Blogging to Build Your Brand Kimberly N. Alleyne I spoke with blogging extraordinaire Benet J. Wilson to discuss her experience, best practices for blogging, tips, personal stories, and more. Though this interview focuses on building a nonprofit brand, the same rules apply for building a personal brand. Wilson says, “It is a good idea for nonprofits to write a blog and be active on social media because it gives you a different reach. You need to plan it effectively – you need to make sure you have the right team overseeing it. And organize yourself in a way that it is not going to overtax you and your team. Start slowly, you don’t have to do everything all at once. But definitely do it and have fun with it!” Listen to the podcast and take your blog to the next level! Key highlights include: Once you start a blog you have to keep it going. It is a beast that has to be fed. Use pictures and videos, sometimes a blog post can be only pictures. …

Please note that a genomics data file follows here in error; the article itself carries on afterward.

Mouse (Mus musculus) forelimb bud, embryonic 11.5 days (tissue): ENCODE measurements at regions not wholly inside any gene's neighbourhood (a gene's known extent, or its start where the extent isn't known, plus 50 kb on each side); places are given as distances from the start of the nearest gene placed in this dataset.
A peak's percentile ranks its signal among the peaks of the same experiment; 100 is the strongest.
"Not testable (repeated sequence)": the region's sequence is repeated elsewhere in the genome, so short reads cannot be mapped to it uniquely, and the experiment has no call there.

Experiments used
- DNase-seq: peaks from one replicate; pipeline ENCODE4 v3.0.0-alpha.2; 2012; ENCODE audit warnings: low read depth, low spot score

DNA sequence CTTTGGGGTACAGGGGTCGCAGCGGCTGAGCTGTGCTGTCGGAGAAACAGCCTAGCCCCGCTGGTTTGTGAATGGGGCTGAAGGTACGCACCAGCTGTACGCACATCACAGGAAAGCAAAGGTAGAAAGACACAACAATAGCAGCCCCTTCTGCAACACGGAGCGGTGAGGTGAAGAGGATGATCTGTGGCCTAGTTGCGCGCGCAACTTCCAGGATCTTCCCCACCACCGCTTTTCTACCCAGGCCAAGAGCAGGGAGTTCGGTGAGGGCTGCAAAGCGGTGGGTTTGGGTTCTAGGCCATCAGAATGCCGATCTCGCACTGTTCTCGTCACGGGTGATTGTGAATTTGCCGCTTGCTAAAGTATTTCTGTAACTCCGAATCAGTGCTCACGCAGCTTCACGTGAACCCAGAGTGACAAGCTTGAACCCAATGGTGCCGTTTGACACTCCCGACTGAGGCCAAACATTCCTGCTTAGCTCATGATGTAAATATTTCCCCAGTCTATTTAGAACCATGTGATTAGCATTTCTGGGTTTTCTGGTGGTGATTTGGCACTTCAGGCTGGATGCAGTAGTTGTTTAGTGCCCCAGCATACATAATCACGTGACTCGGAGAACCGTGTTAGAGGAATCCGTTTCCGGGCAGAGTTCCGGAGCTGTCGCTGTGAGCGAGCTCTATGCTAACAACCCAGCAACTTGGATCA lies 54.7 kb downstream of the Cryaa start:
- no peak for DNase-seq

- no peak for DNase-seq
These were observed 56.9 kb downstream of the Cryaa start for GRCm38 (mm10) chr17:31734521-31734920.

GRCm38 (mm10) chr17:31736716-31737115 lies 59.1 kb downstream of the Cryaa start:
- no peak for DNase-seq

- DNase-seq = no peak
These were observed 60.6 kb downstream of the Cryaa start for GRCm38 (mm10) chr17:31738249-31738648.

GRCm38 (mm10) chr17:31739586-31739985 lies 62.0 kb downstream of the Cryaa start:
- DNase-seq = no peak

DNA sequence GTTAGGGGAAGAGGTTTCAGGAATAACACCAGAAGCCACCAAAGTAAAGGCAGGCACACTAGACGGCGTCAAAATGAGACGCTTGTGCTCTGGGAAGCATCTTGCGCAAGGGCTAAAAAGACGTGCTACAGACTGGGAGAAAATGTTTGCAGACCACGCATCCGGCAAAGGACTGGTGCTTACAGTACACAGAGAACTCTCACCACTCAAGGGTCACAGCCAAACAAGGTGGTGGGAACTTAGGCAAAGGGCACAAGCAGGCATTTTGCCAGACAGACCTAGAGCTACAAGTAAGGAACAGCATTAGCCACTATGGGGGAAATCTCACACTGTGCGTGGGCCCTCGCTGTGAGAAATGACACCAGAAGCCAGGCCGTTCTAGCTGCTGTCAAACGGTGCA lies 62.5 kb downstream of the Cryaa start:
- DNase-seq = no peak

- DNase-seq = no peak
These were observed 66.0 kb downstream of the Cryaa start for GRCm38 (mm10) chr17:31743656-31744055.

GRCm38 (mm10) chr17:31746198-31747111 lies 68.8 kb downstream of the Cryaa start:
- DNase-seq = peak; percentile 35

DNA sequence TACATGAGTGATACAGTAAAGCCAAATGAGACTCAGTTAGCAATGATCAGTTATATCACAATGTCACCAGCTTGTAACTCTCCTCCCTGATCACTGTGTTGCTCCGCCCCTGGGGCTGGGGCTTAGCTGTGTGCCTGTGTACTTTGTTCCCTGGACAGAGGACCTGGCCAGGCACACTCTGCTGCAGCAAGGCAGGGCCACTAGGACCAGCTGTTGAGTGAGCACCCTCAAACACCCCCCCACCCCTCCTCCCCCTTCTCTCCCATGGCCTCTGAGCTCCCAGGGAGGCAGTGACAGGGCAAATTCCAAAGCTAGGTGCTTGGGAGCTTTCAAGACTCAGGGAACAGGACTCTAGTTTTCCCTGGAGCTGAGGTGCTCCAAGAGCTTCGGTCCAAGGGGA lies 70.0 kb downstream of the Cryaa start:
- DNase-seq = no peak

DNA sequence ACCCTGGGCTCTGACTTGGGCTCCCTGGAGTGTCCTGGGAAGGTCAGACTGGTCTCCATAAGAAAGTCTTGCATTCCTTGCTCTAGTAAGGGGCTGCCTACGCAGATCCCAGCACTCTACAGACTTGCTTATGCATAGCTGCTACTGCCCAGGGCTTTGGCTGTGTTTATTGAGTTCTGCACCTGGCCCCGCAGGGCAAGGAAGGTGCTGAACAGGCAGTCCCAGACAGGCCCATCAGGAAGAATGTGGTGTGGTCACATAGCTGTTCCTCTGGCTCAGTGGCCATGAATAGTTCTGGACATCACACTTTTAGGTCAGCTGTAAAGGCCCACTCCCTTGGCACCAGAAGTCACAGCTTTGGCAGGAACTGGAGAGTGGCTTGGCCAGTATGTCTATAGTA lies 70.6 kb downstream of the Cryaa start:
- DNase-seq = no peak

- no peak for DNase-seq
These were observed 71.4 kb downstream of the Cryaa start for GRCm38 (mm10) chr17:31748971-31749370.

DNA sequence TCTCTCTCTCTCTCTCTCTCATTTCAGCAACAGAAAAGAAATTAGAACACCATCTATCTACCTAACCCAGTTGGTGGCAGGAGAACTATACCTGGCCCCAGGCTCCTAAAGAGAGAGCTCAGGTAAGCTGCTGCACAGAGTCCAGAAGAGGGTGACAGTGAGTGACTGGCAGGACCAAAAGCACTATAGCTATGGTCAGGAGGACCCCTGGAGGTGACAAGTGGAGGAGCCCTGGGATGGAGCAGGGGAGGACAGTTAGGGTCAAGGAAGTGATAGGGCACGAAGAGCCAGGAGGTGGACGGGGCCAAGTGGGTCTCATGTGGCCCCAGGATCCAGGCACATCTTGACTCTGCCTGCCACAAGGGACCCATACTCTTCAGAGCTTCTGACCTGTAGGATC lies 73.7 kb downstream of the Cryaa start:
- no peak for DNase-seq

#Great PR: National Wear Red Day

Kimberly N. Alleyne Annually, one in three women die from heart disease and stroke. The American Heart Association says 80 percent of those deaths are preventable, and uses a dynamic, ubiquitous public education campaign to spread awareness of this statistic and that heart disease can be prevented with lifestyle choices. Here are five ways the American Heart Association’s National Wear Red Day uses great PR: 1. There is an easy-to-digest public education component. The campaign makes the complex subject of heart disease and makes it simple. 2. The main call to action (CTA) is uber simple: wear red for one day. Everyone has something red in the closet. The other CTAs are worth noting, too, because they are diverse. For example, a Wear Red supporter can donate to the cause, host a Wear Red Day event, or volunteer. 3. Accessible resources. The website has a great bank of resources and tools that visitors can tap to learn more about heart disease, and ways to get involved. Great resources are key to see lasting behavior change beyond the …